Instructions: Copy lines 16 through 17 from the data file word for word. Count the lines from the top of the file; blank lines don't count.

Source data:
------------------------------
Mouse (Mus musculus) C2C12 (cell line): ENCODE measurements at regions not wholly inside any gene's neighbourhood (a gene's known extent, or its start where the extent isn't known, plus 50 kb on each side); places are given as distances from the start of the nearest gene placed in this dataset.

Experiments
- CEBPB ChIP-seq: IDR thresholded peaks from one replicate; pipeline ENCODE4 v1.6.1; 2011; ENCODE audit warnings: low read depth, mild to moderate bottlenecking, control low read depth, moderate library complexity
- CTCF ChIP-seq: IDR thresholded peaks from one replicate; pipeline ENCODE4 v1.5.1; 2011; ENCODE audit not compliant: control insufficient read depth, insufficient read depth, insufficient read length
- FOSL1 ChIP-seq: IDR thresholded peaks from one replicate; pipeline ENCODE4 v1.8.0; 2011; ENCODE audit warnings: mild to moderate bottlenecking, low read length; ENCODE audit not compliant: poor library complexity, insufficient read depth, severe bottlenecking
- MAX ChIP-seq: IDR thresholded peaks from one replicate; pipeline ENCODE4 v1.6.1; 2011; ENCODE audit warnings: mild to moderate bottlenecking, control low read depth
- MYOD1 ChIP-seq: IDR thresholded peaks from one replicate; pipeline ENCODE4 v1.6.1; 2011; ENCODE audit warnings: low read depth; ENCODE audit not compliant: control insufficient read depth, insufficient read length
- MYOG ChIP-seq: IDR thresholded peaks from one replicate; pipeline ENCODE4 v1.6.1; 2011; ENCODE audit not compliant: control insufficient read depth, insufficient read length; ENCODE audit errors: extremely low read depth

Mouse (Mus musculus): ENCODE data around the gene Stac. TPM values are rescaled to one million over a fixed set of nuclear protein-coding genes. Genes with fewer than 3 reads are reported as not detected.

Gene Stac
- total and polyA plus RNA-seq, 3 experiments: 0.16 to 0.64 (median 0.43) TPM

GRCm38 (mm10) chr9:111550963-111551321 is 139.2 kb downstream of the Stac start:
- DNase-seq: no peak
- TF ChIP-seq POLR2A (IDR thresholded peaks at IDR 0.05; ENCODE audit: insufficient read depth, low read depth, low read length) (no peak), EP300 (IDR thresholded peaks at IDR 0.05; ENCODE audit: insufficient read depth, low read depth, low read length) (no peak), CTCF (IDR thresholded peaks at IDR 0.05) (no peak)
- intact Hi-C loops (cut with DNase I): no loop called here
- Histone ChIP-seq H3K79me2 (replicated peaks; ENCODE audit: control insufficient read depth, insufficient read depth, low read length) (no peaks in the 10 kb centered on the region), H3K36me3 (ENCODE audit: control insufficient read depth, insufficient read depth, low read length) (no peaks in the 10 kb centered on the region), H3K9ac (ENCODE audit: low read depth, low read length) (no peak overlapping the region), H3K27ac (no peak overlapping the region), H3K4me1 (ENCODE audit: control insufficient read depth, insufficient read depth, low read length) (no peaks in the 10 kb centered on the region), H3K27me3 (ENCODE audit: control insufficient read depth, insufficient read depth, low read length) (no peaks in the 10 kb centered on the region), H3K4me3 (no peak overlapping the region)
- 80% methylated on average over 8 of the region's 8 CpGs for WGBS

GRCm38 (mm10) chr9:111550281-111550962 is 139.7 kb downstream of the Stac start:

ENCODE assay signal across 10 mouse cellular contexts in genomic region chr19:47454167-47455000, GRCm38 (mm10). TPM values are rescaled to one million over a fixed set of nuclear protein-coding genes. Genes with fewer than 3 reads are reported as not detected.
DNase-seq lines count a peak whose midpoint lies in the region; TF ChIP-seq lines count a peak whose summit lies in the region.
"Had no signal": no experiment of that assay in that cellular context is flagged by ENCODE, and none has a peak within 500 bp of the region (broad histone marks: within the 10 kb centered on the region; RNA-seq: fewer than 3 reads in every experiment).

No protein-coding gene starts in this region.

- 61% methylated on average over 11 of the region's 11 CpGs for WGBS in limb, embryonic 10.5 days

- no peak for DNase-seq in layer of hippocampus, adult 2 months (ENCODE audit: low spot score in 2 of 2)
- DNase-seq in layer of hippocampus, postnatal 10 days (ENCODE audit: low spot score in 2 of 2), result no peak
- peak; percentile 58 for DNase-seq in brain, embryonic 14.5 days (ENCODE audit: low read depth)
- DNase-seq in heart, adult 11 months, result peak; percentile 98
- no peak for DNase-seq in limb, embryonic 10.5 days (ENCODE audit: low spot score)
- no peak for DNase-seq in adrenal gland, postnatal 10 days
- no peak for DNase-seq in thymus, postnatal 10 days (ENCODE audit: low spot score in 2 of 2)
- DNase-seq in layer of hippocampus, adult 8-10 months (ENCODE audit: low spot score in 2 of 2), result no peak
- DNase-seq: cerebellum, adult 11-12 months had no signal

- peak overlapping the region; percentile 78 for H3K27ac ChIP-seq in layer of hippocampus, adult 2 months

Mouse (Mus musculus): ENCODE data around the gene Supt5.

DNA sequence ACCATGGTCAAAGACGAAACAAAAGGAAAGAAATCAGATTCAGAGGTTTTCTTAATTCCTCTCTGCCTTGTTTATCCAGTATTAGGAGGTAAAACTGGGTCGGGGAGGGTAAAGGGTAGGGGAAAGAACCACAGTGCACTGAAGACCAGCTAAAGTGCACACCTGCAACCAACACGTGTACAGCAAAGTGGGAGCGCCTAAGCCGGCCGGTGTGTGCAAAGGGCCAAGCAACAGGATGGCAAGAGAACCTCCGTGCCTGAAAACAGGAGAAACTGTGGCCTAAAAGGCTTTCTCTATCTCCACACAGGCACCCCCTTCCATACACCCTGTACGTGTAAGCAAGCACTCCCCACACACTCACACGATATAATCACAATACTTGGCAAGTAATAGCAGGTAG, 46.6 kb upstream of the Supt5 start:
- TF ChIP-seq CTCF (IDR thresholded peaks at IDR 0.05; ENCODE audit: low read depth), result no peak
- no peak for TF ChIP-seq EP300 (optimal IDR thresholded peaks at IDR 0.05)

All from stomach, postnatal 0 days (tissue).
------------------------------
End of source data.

- Histone ChIP-seq H3K79me2 (replicated peaks; ENCODE audit: control insufficient read depth, insufficient read depth, low read length) (no peaks in the 10 kb centered on the region), H3K36me3 (ENCODE audit: control insufficient read depth, insufficient read depth, low read length) (no peaks in the 10 kb centered on the region), H3K9ac (ENCODE audit: low read depth, low read length) (no peak overlapping the region), H3K27ac (no peak overlapping the region), H3K4me1 (ENCODE audit: control insufficient read depth, insufficient read depth, low read length) (no peaks in the 10 kb centered on the region), H3K27me3 (ENCODE audit: control insufficient read depth, insufficient read depth, low read length) (no peaks in the 10 kb centered on the region), H3K4me3 (no peak overlapping the region)
- 80% methylated on average over 8 of the region's 8 CpGs for WGBS